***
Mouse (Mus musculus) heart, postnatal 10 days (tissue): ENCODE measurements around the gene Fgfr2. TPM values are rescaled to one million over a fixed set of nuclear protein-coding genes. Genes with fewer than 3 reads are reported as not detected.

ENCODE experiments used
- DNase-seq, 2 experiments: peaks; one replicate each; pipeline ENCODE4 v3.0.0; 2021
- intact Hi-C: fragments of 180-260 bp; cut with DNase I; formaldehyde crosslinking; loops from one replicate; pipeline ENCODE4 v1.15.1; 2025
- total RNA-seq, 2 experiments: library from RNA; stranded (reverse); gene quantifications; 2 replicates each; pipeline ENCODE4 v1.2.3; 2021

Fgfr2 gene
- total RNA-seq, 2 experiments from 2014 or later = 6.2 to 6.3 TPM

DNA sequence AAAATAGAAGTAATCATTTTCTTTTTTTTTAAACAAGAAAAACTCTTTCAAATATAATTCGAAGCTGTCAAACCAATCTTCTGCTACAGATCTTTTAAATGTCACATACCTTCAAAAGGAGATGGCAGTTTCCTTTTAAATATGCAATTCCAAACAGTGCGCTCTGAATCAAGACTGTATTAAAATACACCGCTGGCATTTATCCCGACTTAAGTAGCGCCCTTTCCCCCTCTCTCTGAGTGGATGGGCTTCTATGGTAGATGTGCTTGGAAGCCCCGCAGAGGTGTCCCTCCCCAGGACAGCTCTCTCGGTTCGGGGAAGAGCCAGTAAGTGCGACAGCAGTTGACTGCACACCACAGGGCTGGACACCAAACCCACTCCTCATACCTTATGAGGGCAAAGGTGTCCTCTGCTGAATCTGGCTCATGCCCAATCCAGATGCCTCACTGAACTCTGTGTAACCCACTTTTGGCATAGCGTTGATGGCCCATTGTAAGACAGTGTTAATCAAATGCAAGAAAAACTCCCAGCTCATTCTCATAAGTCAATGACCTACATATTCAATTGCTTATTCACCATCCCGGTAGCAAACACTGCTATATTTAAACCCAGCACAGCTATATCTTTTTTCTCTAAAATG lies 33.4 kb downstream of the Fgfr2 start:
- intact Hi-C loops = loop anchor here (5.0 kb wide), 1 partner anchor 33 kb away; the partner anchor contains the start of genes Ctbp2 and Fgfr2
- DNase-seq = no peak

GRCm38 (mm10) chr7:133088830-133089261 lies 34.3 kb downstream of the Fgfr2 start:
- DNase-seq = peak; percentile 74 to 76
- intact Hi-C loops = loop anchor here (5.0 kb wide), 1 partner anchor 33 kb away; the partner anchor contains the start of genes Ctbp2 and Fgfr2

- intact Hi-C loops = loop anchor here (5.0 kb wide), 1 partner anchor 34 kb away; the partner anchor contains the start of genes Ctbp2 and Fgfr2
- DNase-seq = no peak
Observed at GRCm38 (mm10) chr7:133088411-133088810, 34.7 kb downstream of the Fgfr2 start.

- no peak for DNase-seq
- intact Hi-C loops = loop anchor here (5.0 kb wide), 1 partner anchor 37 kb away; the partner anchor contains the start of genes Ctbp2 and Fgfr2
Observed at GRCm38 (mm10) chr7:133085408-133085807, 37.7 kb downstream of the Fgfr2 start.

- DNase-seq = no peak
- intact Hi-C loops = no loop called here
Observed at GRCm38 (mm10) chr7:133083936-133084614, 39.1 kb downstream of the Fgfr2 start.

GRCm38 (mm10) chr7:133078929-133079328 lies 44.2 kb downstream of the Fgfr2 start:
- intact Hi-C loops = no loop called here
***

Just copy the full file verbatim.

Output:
Mouse (Mus musculus) heart, postnatal 10 days (tissue): ENCODE measurements around the gene Fgfr2. TPM values are rescaled to one million over a fixed set of nuclear protein-coding genes. Genes with fewer than 3 reads are reported as not detected.

ENCODE experiments used
- DNase-seq, 2 experiments: peaks; one replicate each; pipeline ENCODE4 v3.0.0; 2021
- intact Hi-C: fragments of 180-260 bp; cut with DNase I; formaldehyde crosslinking; loops from one replicate; pipeline ENCODE4 v1.15.1; 2025
- total RNA-seq, 2 experiments: library from RNA; stranded (reverse); gene quantifications; 2 replicates each; pipeline ENCODE4 v1.2.3; 2021

Fgfr2 gene
- total RNA-seq, 2 experiments from 2014 or later = 6.2 to 6.3 TPM

DNA sequence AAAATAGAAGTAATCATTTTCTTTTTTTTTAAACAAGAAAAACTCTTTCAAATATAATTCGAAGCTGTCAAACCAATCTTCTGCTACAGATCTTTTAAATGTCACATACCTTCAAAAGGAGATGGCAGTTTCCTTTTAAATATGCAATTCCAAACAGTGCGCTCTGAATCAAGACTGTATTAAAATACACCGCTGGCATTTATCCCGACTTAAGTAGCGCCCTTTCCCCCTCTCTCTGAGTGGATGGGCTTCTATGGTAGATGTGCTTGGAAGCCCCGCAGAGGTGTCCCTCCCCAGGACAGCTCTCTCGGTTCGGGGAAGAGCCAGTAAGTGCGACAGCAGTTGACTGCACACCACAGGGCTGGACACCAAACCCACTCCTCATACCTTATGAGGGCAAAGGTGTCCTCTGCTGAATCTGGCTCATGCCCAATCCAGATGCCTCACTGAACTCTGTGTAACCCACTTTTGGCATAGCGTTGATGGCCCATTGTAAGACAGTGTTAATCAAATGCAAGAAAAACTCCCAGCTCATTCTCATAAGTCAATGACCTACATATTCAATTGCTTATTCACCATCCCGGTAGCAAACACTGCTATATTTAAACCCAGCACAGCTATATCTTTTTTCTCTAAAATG lies 33.4 kb downstream of the Fgfr2 start:
- intact Hi-C loops = loop anchor here (5.0 kb wide), 1 partner anchor 33 kb away; the partner anchor contains the start of genes Ctbp2 and Fgfr2
- DNase-seq = no peak

GRCm38 (mm10) chr7:133088830-133089261 lies 34.3 kb downstream of the Fgfr2 start:
- DNase-seq = peak; percentile 74 to 76
- intact Hi-C loops = loop anchor here (5.0 kb wide), 1 partner anchor 33 kb away; the partner anchor contains the start of genes Ctbp2 and Fgfr2

- intact Hi-C loops = loop anchor here (5.0 kb wide), 1 partner anchor 34 kb away; the partner anchor contains the start of genes Ctbp2 and Fgfr2
- DNase-seq = no peak
Observed at GRCm38 (mm10) chr7:133088411-133088810, 34.7 kb downstream of the Fgfr2 start.

- no peak for DNase-seq
- intact Hi-C loops = loop anchor here (5.0 kb wide), 1 partner anchor 37 kb away; the partner anchor contains the start of genes Ctbp2 and Fgfr2
Observed at GRCm38 (mm10) chr7:133085408-133085807, 37.7 kb downstream of the Fgfr2 start.

- DNase-seq = no peak
- intact Hi-C loops = no loop called here
Observed at GRCm38 (mm10) chr7:133083936-133084614, 39.1 kb downstream of the Fgfr2 start.

GRCm38 (mm10) chr7:133078929-133079328 lies 44.2 kb downstream of the Fgfr2 start:
- intact Hi-C loops = no loop called here